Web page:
Businesses acquire, store, use, process, distribute and destroy personal information on a daily basis, often in a rather cavalier manner. Since POPI was enacted in 2013, however, how a business collects information and what it does with it thereafter, is now highly regulated. In a world where a lot of technology is mobile (laptops, flash sticks, scanners, mobile phones, tablets etc), this leaves you – the “Responsible Party” extremely vulnerable to legal action.
Much of the regulation speaks to a person’s right to know why their information is being requested, who will have access to it and how will it be used. This chain of traceability must be made available to the data subject, on request. This becomes particularly tricky for a company that may have a number of different repositories for information. Personal information is routinely acquired and accessed by people in HR, sales, operations, and accounts. To be frank, how a business uses personal information is often vastly different from why it was needed in the first place. At any point, a breach of PoPI is possible, indeed probable. Anyone can sink the ship!
The first point of call is to be sure that the information collected is absolutely necessary and the data subject has given permission for it to be recorded. Many standard forms ask for information that is not directly related to the main purpose. Think of security access forms, job applications, employee files or account applications. In addition to being required to keep information private, there is a requirement to ensure the accuracy of that information and to be able to show where it is stored and the purpose for which it is accessed. To reduce the headaches, keep your data collection to an absolute minimum. (Information that is necessary to complete the transaction e.g. a delivery address, does not require a customer’s permission, but if that information is then stored and used for future marketing purposes without express permission, this will constitute a contravention.)
PoPI stipulates the following eight "conditions for the lawful processing of personal information”:
Company directors or compliance officers can and will be held liable for contraventions and the penalties are severe (possible R10 million fine or ten years in jail). Not only are all reasonable means of prevention required (duty on a responsible party to prove this) but if a breach has occurred, there is a duty to inform all data subjects who may be affected.
2. Processing Limitation
Information should be collected from the data subject directly and it should be minimally processed to achieve the purpose for which it was collated. Throughout the data take on the process, access to this information must be limited to authorized parties only and only for as long as they need to perform their duty.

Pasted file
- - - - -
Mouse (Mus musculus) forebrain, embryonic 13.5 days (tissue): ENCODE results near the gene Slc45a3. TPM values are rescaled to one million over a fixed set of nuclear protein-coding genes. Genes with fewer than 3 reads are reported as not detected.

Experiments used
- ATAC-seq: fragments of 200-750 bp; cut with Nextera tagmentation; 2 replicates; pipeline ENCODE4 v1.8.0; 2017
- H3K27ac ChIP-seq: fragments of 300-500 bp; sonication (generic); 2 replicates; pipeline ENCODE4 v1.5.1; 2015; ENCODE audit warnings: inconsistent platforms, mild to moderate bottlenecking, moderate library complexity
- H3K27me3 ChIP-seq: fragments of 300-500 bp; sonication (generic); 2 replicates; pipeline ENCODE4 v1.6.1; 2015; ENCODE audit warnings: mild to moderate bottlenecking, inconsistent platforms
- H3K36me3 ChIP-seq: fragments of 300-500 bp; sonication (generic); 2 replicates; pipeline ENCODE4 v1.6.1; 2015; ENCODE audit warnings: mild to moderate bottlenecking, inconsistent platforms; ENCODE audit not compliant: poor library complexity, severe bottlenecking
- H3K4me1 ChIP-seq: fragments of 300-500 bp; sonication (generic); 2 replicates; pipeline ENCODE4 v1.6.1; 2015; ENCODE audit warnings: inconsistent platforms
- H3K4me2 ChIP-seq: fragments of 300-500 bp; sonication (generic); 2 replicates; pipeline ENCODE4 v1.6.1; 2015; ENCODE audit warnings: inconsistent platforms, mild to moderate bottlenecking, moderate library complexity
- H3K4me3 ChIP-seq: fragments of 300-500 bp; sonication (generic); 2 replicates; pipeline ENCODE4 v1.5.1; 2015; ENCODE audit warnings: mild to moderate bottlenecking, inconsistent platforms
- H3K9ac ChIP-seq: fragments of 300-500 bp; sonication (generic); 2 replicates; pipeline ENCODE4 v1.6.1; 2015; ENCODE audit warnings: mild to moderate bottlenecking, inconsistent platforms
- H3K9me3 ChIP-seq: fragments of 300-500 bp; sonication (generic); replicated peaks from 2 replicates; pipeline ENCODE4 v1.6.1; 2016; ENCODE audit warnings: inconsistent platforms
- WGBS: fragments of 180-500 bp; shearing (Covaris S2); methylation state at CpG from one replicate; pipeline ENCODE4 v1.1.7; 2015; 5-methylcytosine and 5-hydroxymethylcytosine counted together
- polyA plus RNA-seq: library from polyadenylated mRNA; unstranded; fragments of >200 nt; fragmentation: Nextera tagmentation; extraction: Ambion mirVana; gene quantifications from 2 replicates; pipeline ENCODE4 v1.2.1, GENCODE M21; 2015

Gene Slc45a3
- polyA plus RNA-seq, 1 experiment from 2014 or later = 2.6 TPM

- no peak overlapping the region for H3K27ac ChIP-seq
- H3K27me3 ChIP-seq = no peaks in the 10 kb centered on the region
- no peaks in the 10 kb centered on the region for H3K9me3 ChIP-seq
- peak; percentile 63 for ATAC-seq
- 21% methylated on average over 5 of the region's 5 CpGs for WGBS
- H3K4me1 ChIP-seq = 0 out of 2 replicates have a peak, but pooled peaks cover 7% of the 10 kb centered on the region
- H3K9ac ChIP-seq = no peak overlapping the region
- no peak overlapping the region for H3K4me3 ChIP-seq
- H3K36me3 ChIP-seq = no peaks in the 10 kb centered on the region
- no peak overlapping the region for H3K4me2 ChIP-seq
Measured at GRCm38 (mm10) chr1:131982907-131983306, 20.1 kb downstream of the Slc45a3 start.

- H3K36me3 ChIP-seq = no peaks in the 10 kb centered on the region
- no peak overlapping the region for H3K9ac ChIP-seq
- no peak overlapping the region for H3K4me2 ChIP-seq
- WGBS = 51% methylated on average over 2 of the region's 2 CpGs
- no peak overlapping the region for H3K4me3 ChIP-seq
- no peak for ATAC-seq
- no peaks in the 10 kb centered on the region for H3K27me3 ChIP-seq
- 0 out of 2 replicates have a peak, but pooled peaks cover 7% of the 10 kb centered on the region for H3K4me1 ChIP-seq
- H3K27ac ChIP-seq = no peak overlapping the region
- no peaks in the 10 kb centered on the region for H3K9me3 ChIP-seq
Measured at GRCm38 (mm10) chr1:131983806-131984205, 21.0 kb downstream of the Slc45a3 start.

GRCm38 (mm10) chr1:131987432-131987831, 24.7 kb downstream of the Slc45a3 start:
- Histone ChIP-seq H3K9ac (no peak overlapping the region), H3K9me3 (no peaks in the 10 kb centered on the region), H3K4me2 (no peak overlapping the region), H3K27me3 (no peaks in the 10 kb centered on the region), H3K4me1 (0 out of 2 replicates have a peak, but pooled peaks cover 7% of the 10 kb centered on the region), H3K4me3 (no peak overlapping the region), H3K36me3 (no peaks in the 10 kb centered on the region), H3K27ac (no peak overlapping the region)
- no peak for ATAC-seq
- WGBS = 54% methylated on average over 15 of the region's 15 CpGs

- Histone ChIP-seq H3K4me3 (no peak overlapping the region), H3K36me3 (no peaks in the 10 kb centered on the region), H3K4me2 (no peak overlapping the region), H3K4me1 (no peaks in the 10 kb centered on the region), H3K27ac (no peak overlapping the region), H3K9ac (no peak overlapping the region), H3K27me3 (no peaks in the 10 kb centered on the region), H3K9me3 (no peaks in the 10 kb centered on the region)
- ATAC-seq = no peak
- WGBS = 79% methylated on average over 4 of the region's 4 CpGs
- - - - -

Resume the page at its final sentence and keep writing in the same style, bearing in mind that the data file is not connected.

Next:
It is important to note that this applies equally to existing clients and employees’ information.
3. Purpose Specification
The business needs to be very clear what information is being collected and for which specific purpose. This purpose has to be communicated to the data subject.
4. Further Processing Limitation
Information may only be re-used if it is directly related to the reason it was initially collected otherwise renewed permission is required.
5. Information Quality
As the custodian of someone's personal information, you have a responsibility to maintain their records and take reasonable, practical steps to ensure that the information is complete, accurate, not misleading and remains updated where necessary.
Have you informed the data subject? Have you obtained his/her permission? Have your policies in place and traceable data process history? How do you destroy information?
7. Security Safeguards
The Act states that businesses must "identify all reasonably foreseeable internal and external risks to personal information in its possession or under its control". Have you proofed that you have taken all reasonable steps to protect personal information? Given that even the US government is vulnerable to hacking…this is a tall order.
8. Data Subject Participation
Should the data subject request their personal information history, are you able to provide it and is it congruent with the reason it was collected? An information register of all personal information kept and who has access and why is key to staying compliant with POPI.
Key take out: To reduce risk and even more work, reduce the information collected to an absolute minimum; ensure you have the subject’s permission; maintain the data with tight controls and keep it updated, and when it is no longer needed, ensure it is correctly destroyed.
Author: Janet Askew
Janet is a trainer, coach, speaker and writer who is passionate about promoting women in business and SMME development. In addition to her consulting work, she is a director of Essentially Natural and serves on the board of the Wot-If? Trust.